On the day Carolyn was killed, July 13, 1985, Little Hube worked on some cars with his father (Big Hube) and then left in the afternoon to dig a grave in a local cemetery. Carolyn was at home with their children and was expecting her husband to take her fishing that night. Instead of heading home, Little Hube went to a weekly community dance at a local rec center. Carolyn and the two children were visiting a neighbor until 9:30 p.m., when she put the children to bed.
According to the daughter, who was 10 years old at the time, she heard a horn blow and then a deep voice that sounded like “Paw Paw,” her grandfather, asking if “Bubbie” — a nickname used solely by family members for Hubert — was home. The same voice then told her mother that her father had been in a car wreck near “the creek.” She heard her mother crying or sobbing as she left the house.
Another witness testified at an evidentiary hearing that the girl had told her she heard her mother saying “Oh, God. Not me.” Whether these events happened in close proximity is unknown because the girl states that she may have fallen back asleep between the time the person came looking for “Bubbie” and her mother left crying.
The little girl and her younger brother then sat up waiting for their parents to get home. At about 1 a.m. Hubert came home and found his wife missing. He took the children across the street and called family members to help locate his wife.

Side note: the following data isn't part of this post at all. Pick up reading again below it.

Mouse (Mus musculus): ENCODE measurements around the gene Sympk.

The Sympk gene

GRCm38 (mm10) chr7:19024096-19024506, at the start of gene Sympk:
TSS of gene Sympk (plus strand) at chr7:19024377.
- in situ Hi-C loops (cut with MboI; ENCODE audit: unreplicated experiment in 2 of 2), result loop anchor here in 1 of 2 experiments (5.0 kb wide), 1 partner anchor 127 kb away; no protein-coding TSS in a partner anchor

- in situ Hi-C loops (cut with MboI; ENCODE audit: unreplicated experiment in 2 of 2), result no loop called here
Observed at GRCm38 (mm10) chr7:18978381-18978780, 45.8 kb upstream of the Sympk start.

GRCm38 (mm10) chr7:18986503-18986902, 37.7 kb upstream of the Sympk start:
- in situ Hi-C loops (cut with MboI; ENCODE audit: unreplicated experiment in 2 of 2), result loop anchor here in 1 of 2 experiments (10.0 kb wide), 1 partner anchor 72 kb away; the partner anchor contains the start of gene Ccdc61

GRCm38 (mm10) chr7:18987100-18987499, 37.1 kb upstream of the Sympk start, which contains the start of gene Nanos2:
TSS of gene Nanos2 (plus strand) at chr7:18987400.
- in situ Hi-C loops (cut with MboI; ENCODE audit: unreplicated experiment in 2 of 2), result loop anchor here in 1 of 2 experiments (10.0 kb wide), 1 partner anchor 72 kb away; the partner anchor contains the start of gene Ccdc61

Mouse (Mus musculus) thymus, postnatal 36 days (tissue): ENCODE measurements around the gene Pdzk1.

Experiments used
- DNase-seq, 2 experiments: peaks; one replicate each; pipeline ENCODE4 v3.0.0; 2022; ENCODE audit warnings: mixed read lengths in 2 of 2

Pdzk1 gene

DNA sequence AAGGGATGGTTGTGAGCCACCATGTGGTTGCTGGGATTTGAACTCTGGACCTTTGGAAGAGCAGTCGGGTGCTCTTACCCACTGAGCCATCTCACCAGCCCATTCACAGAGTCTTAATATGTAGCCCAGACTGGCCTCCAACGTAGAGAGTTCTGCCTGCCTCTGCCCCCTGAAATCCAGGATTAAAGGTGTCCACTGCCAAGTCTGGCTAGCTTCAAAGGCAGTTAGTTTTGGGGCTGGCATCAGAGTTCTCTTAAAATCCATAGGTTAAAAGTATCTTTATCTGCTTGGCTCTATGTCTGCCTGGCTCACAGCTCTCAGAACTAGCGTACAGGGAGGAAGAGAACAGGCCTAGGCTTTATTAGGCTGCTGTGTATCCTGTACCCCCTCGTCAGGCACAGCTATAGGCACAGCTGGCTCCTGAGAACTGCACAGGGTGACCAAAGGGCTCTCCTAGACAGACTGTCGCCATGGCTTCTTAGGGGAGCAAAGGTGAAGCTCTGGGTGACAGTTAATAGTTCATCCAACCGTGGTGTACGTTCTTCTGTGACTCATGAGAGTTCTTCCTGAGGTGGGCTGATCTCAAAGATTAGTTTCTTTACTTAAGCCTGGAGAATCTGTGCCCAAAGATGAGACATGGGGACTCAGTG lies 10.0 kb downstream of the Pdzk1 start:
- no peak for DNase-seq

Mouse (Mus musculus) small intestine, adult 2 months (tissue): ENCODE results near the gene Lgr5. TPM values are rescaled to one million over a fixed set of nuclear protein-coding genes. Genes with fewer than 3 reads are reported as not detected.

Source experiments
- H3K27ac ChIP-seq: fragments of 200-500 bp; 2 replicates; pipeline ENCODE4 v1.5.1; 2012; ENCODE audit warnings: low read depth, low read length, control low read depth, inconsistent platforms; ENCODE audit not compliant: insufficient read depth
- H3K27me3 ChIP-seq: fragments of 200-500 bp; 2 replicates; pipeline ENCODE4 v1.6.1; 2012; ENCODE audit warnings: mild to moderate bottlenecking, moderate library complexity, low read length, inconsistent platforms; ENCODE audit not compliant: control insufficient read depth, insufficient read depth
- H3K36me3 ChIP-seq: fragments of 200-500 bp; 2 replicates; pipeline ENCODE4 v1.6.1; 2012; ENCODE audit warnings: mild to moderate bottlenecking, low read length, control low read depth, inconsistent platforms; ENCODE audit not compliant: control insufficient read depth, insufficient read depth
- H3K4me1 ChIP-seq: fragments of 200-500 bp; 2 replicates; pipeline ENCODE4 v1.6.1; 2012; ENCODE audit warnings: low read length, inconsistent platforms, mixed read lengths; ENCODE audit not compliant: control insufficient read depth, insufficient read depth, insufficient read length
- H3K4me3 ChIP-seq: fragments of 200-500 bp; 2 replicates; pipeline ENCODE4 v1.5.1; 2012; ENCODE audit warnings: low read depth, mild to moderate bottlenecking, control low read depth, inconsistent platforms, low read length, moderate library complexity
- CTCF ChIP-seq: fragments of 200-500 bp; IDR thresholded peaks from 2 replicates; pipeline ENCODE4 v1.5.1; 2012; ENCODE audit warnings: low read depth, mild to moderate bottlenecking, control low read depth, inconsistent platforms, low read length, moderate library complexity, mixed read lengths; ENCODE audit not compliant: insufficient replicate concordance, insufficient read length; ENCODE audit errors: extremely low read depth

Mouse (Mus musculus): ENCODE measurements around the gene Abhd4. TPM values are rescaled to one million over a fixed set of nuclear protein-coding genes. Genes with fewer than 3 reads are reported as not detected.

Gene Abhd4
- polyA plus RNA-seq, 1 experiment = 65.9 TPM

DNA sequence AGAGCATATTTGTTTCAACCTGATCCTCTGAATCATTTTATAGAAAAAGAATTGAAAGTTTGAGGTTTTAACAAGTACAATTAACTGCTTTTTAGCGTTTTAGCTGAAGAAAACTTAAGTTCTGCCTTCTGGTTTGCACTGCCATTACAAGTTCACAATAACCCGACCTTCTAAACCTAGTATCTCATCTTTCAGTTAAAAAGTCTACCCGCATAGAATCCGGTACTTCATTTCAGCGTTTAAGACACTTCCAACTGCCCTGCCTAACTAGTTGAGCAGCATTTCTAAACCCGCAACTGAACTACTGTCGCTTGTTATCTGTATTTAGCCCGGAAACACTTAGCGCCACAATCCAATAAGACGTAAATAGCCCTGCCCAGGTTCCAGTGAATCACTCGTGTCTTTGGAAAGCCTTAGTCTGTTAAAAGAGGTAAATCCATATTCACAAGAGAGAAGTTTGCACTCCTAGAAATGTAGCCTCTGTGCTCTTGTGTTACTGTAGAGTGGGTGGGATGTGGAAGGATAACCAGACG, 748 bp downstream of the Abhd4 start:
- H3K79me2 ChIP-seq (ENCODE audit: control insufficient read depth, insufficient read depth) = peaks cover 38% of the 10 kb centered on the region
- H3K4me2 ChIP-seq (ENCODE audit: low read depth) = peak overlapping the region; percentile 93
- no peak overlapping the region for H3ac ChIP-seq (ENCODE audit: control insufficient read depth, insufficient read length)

The next morning, with Carolyn still missing, Little Hube talked with a neighbor and asked her “to provide him with an alibi on the night of the murder,” according to one dissent in the numerous opinions that have been written about the case.
Carolyn’s dead body was discovered by neighbors lying partially concealed in a brush pile at the bottom of a wooded embankment 100 yards from her home. She was dressed in her nightgown, robe, and underclothing. Her body had significant bruises, and there were abrasions indicating a physical struggle. There was also evidence that her killer had attempted to strangle her.
The cause of her death was a blow to her forehead resulting in a concussion and hemorrhage to the right side of her brain. There was no evidence of a sexual assault, which would prove to be both important and confusing. The medical examiner could only offer a rough estimate that Carolyn had died sometime between 9 p.m. and 11 p.m. the night before. Carolyn had a black eye, both her hands were bloodstained up to the wrists, and she had bruises on her legs and neck. The medical examiner described the head injury as consistent either with receiving a blow from a fist or other instrument or with striking some object.